Objective evaluation of the effect of noise on the performance of a complex laparoscopic task


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Abstract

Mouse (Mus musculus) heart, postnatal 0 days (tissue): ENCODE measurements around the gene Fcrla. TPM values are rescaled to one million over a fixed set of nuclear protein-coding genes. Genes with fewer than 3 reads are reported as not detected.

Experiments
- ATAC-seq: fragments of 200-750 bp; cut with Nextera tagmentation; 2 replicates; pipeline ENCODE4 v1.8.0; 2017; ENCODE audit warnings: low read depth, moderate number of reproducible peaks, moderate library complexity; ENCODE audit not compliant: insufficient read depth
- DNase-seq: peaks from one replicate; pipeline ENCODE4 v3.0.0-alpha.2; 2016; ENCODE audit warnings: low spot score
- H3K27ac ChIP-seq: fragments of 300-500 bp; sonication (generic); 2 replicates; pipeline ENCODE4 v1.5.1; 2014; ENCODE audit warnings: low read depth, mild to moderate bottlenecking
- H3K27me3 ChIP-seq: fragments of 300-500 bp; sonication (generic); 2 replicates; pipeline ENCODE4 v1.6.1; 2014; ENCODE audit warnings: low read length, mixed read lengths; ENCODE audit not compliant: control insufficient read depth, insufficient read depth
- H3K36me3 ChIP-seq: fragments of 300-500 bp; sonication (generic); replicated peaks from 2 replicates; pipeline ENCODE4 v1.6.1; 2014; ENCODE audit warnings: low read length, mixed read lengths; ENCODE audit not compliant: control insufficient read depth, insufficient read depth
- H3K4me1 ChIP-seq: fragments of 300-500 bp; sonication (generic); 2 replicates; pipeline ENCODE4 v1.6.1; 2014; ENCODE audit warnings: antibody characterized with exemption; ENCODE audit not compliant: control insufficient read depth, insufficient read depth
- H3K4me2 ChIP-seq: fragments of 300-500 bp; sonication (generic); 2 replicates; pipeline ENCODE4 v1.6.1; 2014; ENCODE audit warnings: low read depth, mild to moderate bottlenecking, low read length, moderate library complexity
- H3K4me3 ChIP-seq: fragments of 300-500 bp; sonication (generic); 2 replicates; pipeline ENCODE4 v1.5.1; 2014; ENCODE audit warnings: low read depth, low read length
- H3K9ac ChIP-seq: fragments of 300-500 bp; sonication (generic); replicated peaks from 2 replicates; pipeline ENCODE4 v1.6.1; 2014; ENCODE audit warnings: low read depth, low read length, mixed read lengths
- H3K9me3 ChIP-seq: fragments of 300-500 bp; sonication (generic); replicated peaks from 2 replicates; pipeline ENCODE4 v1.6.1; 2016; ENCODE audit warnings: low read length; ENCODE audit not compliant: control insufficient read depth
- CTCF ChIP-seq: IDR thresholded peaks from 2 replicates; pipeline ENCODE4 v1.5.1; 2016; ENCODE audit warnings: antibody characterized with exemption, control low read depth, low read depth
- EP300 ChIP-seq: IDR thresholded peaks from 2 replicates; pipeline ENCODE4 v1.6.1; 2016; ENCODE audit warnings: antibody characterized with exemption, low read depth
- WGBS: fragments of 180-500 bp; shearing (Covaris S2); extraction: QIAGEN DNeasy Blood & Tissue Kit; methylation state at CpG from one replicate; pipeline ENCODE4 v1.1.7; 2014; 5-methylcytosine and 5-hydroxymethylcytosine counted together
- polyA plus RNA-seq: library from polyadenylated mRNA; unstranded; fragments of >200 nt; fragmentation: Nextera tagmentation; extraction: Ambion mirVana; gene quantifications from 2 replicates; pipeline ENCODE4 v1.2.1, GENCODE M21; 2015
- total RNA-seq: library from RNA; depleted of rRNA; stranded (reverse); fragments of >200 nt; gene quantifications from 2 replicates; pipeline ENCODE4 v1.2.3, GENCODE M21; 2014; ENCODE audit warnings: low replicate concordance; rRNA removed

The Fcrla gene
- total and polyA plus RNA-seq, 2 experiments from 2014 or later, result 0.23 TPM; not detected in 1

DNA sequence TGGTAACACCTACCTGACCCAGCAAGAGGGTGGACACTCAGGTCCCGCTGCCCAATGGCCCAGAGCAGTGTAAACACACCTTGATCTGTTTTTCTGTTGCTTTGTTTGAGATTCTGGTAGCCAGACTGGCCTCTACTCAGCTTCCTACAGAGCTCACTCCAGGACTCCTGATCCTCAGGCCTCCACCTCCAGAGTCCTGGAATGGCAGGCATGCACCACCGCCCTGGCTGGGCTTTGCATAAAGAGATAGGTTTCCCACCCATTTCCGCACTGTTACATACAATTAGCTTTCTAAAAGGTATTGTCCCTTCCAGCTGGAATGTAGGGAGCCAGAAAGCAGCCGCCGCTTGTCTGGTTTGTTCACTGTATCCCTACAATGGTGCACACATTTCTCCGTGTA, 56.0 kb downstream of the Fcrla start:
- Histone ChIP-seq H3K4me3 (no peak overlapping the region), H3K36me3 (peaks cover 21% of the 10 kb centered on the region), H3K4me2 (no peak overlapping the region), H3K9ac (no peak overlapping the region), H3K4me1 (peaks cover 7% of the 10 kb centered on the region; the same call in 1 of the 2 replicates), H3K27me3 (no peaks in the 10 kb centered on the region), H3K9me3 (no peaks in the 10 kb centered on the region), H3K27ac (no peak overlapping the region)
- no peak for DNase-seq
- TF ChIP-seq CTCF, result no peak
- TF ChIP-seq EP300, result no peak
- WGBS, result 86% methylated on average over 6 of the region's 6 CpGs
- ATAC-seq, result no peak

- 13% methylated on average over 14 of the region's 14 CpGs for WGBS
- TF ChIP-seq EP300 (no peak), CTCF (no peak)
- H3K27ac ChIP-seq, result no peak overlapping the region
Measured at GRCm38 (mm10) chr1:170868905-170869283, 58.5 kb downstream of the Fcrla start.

BackgroundNoise in operating rooms has been found to be much higher than the recommended level of 45 dB. The aim of this study was to objectively evaluate the effect of noise and music on the performance of a complex surgical task.MethodsTwelve surgeons with varying experience in laparoscopic suturing undertook 3 sutures in a laparoscopic trainer under 3 conditions: quiet, noise at 80 to 85 dB, and music. Other than the test conditions, all other conditions were standardized. A validated motion analysis system was used to assess performance. The tasks were recorded by video and played back to 2 blinded observers who rated the surgeons' performance on a global rating scale by observing the tasks for accuracy, knot quality, and number of nonpurposeful movements.ResultsTime taken for the tasks (P = .78), total number of movements (P = .78), total path length (P = .47), global score (P = .54), accuracy, and knot quality remained unchanged across the 3 conditions. The main study measures had a high test–retest reliability and internal consistency. No learning effect was seen across the 3 conditions.ConclusionsSurgeons can effectively “block out” noise and music. This is probably due to the high levels of concentration required for the performance of a complex surgical task. Future research should focus on the effect of these conditions on communication in the operating room.

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